Chris Froome: Rivals 'got carried away and paid the price' on brutal Vuelta climb

Team Sky leader looked to be in trouble on final ascent before bursting past to put valuable time into his principal rivals

Alejandro Valverde, Chris Froome and Estaban Chaves battle their way to the finish of stage three in the Vuelta a España (Sunada)
(Image credit: Yuzuru SUNADA)

Chris Froome (Team Sky) turned around what looked likely to be a deficit on stage three of the Vuelta a España, and instead gained crucial time on his rivals on an exceptionally difficult finish.

Nairo Quintana's Movistar team looked keen to establish an early advantage and attacked at the base of the Mirador de Ézaro climb – but Froome says they "got carried away... and paid the price".

The Tour de France winner eased off but came back strongly in the closing metres of the 1.8-kilometre climb, where gradients reached up to 30 per cent. He eventually placed fourth at 26 seconds behind stage winner Alexandre Geniez (FDJ). Quintana placed four seconds back, Alberto Contador (Tinkoff) 28 seconds and Steven Kruijswijk (LottoNL-Jumbo) 1-36 minutes behind.

"It's easy to think only it's only 1.7, 1.8 kilometres and get a bit carried away," Froome said while warming down outside the team bus. "I think a few guys did that and paid the price for it in last 500 metres.

"I was trying to ride my own pace there at the bottom. I did get gapped a bit from the leaders, but I kept clawing away and just tried to get back to the front by the last few hundred metres."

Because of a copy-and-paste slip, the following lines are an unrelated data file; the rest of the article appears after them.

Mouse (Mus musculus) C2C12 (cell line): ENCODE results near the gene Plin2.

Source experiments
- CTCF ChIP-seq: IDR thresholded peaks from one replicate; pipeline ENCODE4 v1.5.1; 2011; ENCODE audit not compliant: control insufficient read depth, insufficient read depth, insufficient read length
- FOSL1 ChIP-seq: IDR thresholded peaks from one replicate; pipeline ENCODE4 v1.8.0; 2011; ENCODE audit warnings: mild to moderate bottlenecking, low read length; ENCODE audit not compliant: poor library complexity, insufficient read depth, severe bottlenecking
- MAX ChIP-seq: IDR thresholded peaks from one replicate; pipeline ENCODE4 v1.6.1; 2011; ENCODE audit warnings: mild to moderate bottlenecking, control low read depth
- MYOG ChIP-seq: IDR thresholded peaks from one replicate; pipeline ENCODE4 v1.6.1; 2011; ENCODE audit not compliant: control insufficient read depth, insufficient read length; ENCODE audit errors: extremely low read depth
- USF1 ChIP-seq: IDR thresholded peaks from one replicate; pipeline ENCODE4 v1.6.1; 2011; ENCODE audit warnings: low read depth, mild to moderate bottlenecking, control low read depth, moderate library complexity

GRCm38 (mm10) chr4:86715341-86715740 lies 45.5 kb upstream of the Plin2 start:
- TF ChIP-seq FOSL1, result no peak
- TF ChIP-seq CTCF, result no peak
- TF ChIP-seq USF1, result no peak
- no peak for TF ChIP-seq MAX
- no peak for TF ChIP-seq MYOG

With one kilometre left to race it looked likely that Froome would sink down the overall classification, but his fight-back on the steepest sections leaves him third overall, 11 seconds behind new race leader Ruben Fernandez (Movistar), who placed second today.

Alexandre Geniez fights the gradient on stage three of the 2016 Vuelta a España. Photo: Graham Watson

Alexandre Geniez fights the gradient on stage three of the 2016 Vuelta a España. Photo: Graham Watson
(Image credit: Watson)

"I'm happy with how it went for me," said the Sky leader. "The guys did a really good job to get me into position. A lot of respect to Michal Kwiatkowski and Pete [Kennaugh], they are both on the same time as me. Kwiatkowski, in the red leader's jersey, just being a great team-mate, sacrificing himself and pulling me into the bottom like that. I am satisfied with how my legs felt and for day three and the overall standings."

Sky won the opening day's team time trial by a fraction of a second over Movistar on Saturday. Kennaugh held the leader's jersey for one day, and Kwiatkowski took it over the next.

Fernandez attacked from the group with Movistar team-mates Alejandro Valverde and Quintana in the final 100 metres to gain the necessary time to take the leader's jersey. With it, however, comes some responsibility.

 "[Movistar] have a strong team, definitely a team that can ride in control for the race. I expect they will do just that," Froome explained. "For me, it's about staying out of trouble and choosing my moments.

“I hope to ride into the race. The time trial at the end will be a key stage for me, stage 19 to Calpe, that's a stage I'm focusing on. For now, I'm just trying to stay out of trouble."

Watch: Chris Froome at the Vuelta opening presentation

Froome may talk of "riding into the race", but he already appears much stronger than many of his competitors – perhaps better than in any of his past Vuelta starts. Maybe only in 2014, when he had to abandon the Tour de France early due to a crash, was he in better form in Spain.

"Probably, but it's hard to compare to other years. Every year is different. I think I'm in good shape now. I definitely feel that given another week, I'll start to feel a lot better."

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